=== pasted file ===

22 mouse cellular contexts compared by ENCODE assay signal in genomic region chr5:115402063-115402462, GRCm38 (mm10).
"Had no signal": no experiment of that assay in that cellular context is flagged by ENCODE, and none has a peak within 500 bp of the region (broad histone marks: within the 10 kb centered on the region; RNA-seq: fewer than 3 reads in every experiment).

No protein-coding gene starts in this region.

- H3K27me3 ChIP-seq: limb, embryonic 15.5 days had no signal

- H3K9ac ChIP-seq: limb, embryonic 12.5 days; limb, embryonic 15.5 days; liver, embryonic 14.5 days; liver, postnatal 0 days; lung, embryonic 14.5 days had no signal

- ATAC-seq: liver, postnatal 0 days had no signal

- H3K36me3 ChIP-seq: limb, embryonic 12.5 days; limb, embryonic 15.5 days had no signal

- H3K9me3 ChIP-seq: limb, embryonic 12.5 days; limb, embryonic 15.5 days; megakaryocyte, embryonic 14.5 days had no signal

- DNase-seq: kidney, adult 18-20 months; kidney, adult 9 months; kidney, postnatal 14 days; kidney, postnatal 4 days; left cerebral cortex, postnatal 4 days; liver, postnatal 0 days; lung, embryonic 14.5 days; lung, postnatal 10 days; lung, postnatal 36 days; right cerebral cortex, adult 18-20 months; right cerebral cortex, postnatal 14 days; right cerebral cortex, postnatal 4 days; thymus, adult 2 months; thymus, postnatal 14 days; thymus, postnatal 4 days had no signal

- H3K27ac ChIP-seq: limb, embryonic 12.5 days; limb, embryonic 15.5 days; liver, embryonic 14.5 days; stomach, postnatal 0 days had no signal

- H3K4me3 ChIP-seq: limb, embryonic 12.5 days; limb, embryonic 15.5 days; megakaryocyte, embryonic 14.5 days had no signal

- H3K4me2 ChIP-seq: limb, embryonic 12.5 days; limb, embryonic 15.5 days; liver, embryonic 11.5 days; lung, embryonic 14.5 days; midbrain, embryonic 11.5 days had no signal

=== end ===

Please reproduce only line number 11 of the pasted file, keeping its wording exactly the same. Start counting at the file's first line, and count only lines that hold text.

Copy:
- H3K4me3 ChIP-seq: limb, embryonic 12.5 days; limb, embryonic 15.5 days; megakaryocyte, embryonic 14.5 days had no signal